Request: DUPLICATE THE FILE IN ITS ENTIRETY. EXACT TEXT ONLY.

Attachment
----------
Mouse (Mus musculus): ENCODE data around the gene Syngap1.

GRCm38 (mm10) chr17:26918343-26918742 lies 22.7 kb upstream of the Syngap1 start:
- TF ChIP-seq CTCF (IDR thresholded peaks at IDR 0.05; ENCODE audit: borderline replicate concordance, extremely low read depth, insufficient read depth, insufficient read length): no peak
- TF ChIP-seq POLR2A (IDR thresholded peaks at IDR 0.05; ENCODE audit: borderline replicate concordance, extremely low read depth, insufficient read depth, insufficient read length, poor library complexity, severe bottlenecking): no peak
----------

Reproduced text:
Mouse (Mus musculus): ENCODE data around the gene Syngap1.

GRCm38 (mm10) chr17:26918343-26918742 lies 22.7 kb upstream of the Syngap1 start:
- TF ChIP-seq CTCF (IDR thresholded peaks at IDR 0.05; ENCODE audit: borderline replicate concordance, extremely low read depth, insufficient read depth, insufficient read length): no peak
- TF ChIP-seq POLR2A (IDR thresholded peaks at IDR 0.05; ENCODE audit: borderline replicate concordance, extremely low read depth, insufficient read depth, insufficient read length, poor library complexity, severe bottlenecking): no peak